lens flare: can make our shot amazing or destroy it completely - most likely it will be the latter so avoid them if you can, unless you want to achieve specific effects.

series and/or similar photos of the same subject: to avoid it, shots should vary in composition, idea, lightning setup, camera angle, etc.
HINT: Avoid different software edits (such as, for example, different colour versions) of the same image, as it will be more likely rejected.

over-filtering: it is a common mistake because we would like our images to look like masterpieces but we forget that excessive filtering and manipulation can only do more harm.
HINT: Be very selective what filters you apply and how far you move the sliders. Remember - designers look for something simple yet professional, so you have to learn how to balance it.

isolation: proper isolation of main object from background is one of the most difficult skills you should learn - well isolated images are very useful for designers, who often do not want to spend their valuable time isolating it themselves.
HINT: If you use Photoshop, learn how to use pen tool to draw paths - powerful tool used by professionals to isolate objects from background.

Model and property release  

All images containing recognizable people require a model release (some agencies call it talent release). The only exception is if an image is to be used with Editorial License but check the terms and conditions of your stock photo agency first. In general, for all images containing people's faces you need to have model release signed by your model. Blank model release forms are usually available for download from every stock photo site.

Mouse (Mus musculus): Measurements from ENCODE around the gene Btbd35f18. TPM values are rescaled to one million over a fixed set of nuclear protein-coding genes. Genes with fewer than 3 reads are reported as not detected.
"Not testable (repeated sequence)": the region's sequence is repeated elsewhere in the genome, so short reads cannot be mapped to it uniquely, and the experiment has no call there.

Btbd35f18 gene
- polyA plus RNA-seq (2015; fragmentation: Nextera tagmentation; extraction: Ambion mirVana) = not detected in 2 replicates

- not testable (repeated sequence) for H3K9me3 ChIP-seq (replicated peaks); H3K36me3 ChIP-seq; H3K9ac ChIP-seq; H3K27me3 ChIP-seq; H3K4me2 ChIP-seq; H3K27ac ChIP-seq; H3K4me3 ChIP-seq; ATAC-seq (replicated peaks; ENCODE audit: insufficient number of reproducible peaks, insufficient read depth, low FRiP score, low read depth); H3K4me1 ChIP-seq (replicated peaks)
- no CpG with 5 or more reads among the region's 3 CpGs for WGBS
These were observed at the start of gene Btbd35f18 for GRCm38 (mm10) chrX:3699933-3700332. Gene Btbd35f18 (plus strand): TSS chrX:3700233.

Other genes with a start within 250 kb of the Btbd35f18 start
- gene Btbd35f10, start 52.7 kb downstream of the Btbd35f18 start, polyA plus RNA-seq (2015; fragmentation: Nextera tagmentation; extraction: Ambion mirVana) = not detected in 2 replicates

For your convenience, we have combined the list of model and property release download links here.
HINT: You may find general model release forms on the Internet, but if possible, you should download and fill out a form from particular site you want to upload to. Most stock photo agencies will accept a general model release form as long as it is not specific to any other agency. Make sure it contains all relevant information as required by the agency, because even if one detail is missing (for example model's email address or phone number), it will be rejected and you will have to waste your time filling out another one.

Property release is more complex issue and there are many different requirements by stock photo agencies so you should check their FAQs and terms and conditions before uploading. There is a rule that any private property needs a release, no matter if it is a privately owned house, restaurant, hotel, its interior, exterior, element of design, etc.
HINT: We all take shots of castles, but remember that most operating castles should have property release included. Same may apply to private parks, even if they are made available to public free of charge.

Stock photography agencies and websites

Reviews and details of our recommended and most popular stock photography sites can be found here.